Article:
There are changes to the IsSuperMajority() function in main.cpp and a new VersionKnown() function in block.h that are used to count up the number of blocks that support various changes. The complexity here is to be compatible with BIP 009 (“version bits”) and various soft forks BIPs (68, 112, 113, 141) that might happen at the same time as the block size limit increase.

The largest number of new lines of code (besides tests) is to txdb.cpp. When the miner vote succeeds, the hash of the triggering block is written to the block chain index. That isn’t strictly necessary– the code could scan all the headers in the block chain to figure out if the vote succeeded every time it started up. It is just much more efficient to store that piece of information in the block chain index database.

Phew. Describing all that probably took longer than writing the code. Two more commits to go.

“Accurate sigop/sighash accounting and limits” is important, because without it, increasing the block size limit might be dangerous. You can watch my presentation at DevCore last November for the details, but basically Satoshi didn’t think hard enough about how transactions are signed, and as a result it is possible to create very large transactions that are very expensive to validate. This commit cleans up some of that “technical debt,” implementing a new ValidationCostTracker that keeps track of how much work is done to validate transactions and then uses it along with a new limit (MAX_BLOCK_SIGHASH) to make sure nobody can create a very expensive-to-validate block to try to gum up the network.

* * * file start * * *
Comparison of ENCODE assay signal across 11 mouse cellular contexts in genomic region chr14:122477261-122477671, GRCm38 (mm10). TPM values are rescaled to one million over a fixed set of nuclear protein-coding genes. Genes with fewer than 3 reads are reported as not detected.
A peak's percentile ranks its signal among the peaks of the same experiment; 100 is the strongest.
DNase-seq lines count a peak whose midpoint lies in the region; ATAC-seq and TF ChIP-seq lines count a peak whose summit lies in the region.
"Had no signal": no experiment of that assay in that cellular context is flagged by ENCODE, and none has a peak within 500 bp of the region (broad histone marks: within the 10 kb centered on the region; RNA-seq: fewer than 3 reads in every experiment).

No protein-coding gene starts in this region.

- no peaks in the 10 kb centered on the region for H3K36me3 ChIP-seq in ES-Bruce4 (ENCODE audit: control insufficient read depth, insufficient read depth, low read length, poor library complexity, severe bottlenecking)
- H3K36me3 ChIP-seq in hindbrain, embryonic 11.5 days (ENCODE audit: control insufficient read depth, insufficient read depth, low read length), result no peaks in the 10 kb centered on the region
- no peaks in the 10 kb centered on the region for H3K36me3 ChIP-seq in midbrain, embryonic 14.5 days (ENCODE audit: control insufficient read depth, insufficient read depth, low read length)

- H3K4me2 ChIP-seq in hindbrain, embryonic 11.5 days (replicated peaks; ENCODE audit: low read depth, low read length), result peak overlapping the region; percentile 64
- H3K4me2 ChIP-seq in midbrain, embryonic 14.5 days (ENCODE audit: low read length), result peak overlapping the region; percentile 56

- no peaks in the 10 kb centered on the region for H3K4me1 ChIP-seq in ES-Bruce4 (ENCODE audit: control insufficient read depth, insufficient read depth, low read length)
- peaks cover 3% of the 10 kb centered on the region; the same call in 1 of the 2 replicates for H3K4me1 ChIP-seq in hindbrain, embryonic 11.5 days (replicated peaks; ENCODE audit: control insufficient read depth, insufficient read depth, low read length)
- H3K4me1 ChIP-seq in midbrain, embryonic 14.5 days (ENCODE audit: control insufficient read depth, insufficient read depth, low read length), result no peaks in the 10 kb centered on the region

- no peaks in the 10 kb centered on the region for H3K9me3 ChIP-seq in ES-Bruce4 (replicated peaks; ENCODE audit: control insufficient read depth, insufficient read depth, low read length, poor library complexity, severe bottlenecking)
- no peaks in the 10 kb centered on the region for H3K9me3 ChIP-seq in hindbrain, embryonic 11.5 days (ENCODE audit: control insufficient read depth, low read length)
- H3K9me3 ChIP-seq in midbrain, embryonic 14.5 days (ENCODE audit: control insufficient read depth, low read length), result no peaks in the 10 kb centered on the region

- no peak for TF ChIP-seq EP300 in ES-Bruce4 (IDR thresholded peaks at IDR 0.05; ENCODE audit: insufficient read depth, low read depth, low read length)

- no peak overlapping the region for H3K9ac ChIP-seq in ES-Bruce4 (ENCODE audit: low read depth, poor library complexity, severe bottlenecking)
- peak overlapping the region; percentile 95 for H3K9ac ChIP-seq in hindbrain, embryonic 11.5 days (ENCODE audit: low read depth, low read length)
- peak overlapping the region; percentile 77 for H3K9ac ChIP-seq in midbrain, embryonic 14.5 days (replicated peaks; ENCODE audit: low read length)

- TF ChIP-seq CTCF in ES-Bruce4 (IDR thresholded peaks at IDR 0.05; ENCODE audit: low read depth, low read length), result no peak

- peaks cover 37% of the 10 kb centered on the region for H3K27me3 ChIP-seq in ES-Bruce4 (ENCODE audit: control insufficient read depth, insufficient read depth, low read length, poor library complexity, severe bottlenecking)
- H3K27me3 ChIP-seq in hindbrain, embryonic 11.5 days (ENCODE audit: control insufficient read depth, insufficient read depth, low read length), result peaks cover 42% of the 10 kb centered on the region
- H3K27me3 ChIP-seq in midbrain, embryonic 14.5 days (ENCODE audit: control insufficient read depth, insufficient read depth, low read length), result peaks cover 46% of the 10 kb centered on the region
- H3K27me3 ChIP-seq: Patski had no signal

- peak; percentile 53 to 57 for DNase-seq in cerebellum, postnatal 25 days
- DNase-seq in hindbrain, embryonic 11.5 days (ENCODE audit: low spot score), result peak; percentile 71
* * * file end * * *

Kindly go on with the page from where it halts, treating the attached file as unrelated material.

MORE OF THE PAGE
There are strong incentives for people not to create expensive-to-validate blocks (miners want their blocks to get across the network as quickly as possible, and work hard on that to minimize the ‘orphan rate’ for their blocks). But one of the principles of secure coding is “belts and suspenders” (“defense in depth” if you want to sound professional or don’t like suspenders).

MAX_BLOCK_SIGHASH is another annoying, arbitrary limit. It is set to 1.3 gigabytes, which is big enough so none of the blocks currently in the block chain would hit it, but small enough to make it impossible to create poison blocks that take minutes to validate.

The final commit, “Do not relay or mine excessive sighash transactions”, is another belt-and-suspenders safety measure. There were already limits in place to reject very large, expensive-to-validate transactions, but this commit adds another check to make absolutely sure a clever attacker can’t trick a miner into putting a crazy-expensive transaction into their blocks.

If you paid attention all the way to here, you have a longer attention span than me. For the non-programmers reading this, I hope I’ve given you some insight into the care and level of thought that goes into changing that “1” to a “2”.